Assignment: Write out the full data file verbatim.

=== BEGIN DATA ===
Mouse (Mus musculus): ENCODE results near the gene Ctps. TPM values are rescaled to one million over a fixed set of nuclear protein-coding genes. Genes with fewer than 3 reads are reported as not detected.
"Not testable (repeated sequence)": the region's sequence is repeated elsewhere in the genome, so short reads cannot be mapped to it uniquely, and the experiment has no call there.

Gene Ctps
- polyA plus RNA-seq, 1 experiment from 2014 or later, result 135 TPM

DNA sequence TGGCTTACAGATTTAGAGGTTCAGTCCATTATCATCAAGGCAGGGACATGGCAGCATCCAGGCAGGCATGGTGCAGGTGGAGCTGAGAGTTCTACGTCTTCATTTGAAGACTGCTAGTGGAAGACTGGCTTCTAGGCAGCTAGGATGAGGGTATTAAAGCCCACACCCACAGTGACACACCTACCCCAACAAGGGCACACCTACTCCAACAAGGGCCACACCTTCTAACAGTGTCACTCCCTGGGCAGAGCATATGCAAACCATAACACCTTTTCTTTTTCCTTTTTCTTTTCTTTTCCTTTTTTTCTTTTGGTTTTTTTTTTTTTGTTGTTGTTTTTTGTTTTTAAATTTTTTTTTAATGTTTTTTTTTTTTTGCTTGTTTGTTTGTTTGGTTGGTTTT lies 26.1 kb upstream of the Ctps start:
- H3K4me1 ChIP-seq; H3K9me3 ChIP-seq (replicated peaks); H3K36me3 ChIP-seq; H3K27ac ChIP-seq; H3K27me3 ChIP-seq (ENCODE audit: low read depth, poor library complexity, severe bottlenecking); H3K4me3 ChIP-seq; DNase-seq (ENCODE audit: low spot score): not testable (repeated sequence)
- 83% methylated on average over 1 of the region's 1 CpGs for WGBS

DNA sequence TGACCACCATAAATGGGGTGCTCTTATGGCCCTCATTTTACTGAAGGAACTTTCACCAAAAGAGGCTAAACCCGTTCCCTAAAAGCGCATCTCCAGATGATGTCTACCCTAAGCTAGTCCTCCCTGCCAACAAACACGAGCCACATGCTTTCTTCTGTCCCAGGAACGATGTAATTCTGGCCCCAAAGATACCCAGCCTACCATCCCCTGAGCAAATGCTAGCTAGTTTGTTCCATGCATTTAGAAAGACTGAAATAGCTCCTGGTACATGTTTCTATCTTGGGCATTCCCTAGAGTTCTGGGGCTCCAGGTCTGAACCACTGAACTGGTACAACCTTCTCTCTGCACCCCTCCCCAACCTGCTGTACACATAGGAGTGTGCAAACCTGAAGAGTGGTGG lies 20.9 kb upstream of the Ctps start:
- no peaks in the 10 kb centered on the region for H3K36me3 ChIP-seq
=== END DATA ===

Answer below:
Mouse (Mus musculus): ENCODE results near the gene Ctps. TPM values are rescaled to one million over a fixed set of nuclear protein-coding genes. Genes with fewer than 3 reads are reported as not detected.
"Not testable (repeated sequence)": the region's sequence is repeated elsewhere in the genome, so short reads cannot be mapped to it uniquely, and the experiment has no call there.

Gene Ctps
- polyA plus RNA-seq, 1 experiment from 2014 or later, result 135 TPM

DNA sequence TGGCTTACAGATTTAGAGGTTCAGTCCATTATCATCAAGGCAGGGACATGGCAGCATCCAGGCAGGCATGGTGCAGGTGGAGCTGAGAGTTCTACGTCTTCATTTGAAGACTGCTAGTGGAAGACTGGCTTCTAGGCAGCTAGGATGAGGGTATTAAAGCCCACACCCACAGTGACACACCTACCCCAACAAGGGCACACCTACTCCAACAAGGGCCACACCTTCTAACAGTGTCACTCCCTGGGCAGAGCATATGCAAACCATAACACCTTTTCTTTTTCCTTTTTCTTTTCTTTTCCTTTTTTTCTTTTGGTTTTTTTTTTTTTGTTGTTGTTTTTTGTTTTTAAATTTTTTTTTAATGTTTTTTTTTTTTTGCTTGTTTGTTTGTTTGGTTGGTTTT lies 26.1 kb upstream of the Ctps start:
- H3K4me1 ChIP-seq; H3K9me3 ChIP-seq (replicated peaks); H3K36me3 ChIP-seq; H3K27ac ChIP-seq; H3K27me3 ChIP-seq (ENCODE audit: low read depth, poor library complexity, severe bottlenecking); H3K4me3 ChIP-seq; DNase-seq (ENCODE audit: low spot score): not testable (repeated sequence)
- 83% methylated on average over 1 of the region's 1 CpGs for WGBS

DNA sequence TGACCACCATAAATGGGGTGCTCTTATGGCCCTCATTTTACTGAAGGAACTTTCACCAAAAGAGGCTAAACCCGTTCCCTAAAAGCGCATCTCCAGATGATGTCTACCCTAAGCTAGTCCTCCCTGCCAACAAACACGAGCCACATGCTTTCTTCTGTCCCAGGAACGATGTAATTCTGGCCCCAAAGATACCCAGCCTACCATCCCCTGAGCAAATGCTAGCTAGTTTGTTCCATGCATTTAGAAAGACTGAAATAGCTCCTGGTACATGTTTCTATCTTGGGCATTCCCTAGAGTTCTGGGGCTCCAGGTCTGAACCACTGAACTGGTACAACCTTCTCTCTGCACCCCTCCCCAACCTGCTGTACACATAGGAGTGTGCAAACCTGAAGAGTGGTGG lies 20.9 kb upstream of the Ctps start:
- no peaks in the 10 kb centered on the region for H3K36me3 ChIP-seq